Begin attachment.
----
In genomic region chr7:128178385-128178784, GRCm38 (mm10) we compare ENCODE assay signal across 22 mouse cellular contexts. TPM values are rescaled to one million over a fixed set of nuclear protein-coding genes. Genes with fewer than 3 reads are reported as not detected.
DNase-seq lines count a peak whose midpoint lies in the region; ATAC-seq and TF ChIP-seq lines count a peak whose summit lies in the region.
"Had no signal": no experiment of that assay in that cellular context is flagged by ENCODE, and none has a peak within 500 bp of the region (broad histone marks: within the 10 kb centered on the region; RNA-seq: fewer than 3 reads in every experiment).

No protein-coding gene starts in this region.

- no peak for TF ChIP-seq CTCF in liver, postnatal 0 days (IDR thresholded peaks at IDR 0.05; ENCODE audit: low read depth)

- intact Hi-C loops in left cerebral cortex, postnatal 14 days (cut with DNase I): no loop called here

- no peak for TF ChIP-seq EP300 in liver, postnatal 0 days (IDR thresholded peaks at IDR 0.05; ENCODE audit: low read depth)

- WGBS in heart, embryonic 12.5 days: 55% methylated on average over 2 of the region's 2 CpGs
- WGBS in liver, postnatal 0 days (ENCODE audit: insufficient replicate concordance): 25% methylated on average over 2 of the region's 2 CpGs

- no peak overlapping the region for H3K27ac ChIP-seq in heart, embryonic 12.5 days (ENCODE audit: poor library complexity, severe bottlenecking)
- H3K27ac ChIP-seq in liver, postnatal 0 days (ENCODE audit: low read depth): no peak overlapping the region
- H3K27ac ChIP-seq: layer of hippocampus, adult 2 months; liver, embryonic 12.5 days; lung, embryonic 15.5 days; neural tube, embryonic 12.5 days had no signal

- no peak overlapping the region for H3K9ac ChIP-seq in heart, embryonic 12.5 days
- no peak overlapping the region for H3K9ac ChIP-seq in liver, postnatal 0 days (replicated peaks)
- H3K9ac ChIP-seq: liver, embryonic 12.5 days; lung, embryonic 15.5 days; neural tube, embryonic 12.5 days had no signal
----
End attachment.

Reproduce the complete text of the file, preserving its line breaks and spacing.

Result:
In genomic region chr7:128178385-128178784, GRCm38 (mm10) we compare ENCODE assay signal across 22 mouse cellular contexts. TPM values are rescaled to one million over a fixed set of nuclear protein-coding genes. Genes with fewer than 3 reads are reported as not detected.
DNase-seq lines count a peak whose midpoint lies in the region; ATAC-seq and TF ChIP-seq lines count a peak whose summit lies in the region.
"Had no signal": no experiment of that assay in that cellular context is flagged by ENCODE, and none has a peak within 500 bp of the region (broad histone marks: within the 10 kb centered on the region; RNA-seq: fewer than 3 reads in every experiment).

No protein-coding gene starts in this region.

- no peak for TF ChIP-seq CTCF in liver, postnatal 0 days (IDR thresholded peaks at IDR 0.05; ENCODE audit: low read depth)

- intact Hi-C loops in left cerebral cortex, postnatal 14 days (cut with DNase I): no loop called here

- no peak for TF ChIP-seq EP300 in liver, postnatal 0 days (IDR thresholded peaks at IDR 0.05; ENCODE audit: low read depth)

- WGBS in heart, embryonic 12.5 days: 55% methylated on average over 2 of the region's 2 CpGs
- WGBS in liver, postnatal 0 days (ENCODE audit: insufficient replicate concordance): 25% methylated on average over 2 of the region's 2 CpGs

- no peak overlapping the region for H3K27ac ChIP-seq in heart, embryonic 12.5 days (ENCODE audit: poor library complexity, severe bottlenecking)
- H3K27ac ChIP-seq in liver, postnatal 0 days (ENCODE audit: low read depth): no peak overlapping the region
- H3K27ac ChIP-seq: layer of hippocampus, adult 2 months; liver, embryonic 12.5 days; lung, embryonic 15.5 days; neural tube, embryonic 12.5 days had no signal

- no peak overlapping the region for H3K9ac ChIP-seq in heart, embryonic 12.5 days
- no peak overlapping the region for H3K9ac ChIP-seq in liver, postnatal 0 days (replicated peaks)
- H3K9ac ChIP-seq: liver, embryonic 12.5 days; lung, embryonic 15.5 days; neural tube, embryonic 12.5 days had no signal